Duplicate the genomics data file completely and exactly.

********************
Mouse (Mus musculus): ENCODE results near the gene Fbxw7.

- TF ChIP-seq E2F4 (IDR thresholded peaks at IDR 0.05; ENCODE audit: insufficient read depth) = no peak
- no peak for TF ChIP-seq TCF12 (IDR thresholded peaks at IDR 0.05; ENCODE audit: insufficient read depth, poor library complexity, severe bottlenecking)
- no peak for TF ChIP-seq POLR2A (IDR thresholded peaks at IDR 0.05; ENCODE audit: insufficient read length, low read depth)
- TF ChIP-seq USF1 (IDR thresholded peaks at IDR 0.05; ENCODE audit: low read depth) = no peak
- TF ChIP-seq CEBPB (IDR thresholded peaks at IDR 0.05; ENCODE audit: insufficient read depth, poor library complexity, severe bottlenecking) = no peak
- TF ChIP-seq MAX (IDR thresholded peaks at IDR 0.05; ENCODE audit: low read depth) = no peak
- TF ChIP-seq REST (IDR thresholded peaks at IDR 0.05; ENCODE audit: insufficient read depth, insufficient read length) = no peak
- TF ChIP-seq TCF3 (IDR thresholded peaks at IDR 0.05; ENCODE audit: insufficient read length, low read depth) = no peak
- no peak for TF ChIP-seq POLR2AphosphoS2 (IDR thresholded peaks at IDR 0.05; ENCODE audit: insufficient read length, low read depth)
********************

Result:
Mouse (Mus musculus): ENCODE results near the gene Fbxw7.

- TF ChIP-seq E2F4 (IDR thresholded peaks at IDR 0.05; ENCODE audit: insufficient read depth) = no peak
- no peak for TF ChIP-seq TCF12 (IDR thresholded peaks at IDR 0.05; ENCODE audit: insufficient read depth, poor library complexity, severe bottlenecking)
- no peak for TF ChIP-seq POLR2A (IDR thresholded peaks at IDR 0.05; ENCODE audit: insufficient read length, low read depth)
- TF ChIP-seq USF1 (IDR thresholded peaks at IDR 0.05; ENCODE audit: low read depth) = no peak
- TF ChIP-seq CEBPB (IDR thresholded peaks at IDR 0.05; ENCODE audit: insufficient read depth, poor library complexity, severe bottlenecking) = no peak
- TF ChIP-seq MAX (IDR thresholded peaks at IDR 0.05; ENCODE audit: low read depth) = no peak
- TF ChIP-seq REST (IDR thresholded peaks at IDR 0.05; ENCODE audit: insufficient read depth, insufficient read length) = no peak
- TF ChIP-seq TCF3 (IDR thresholded peaks at IDR 0.05; ENCODE audit: insufficient read length, low read depth) = no peak
- no peak for TF ChIP-seq POLR2AphosphoS2 (IDR thresholded peaks at IDR 0.05; ENCODE audit: insufficient read length, low read depth)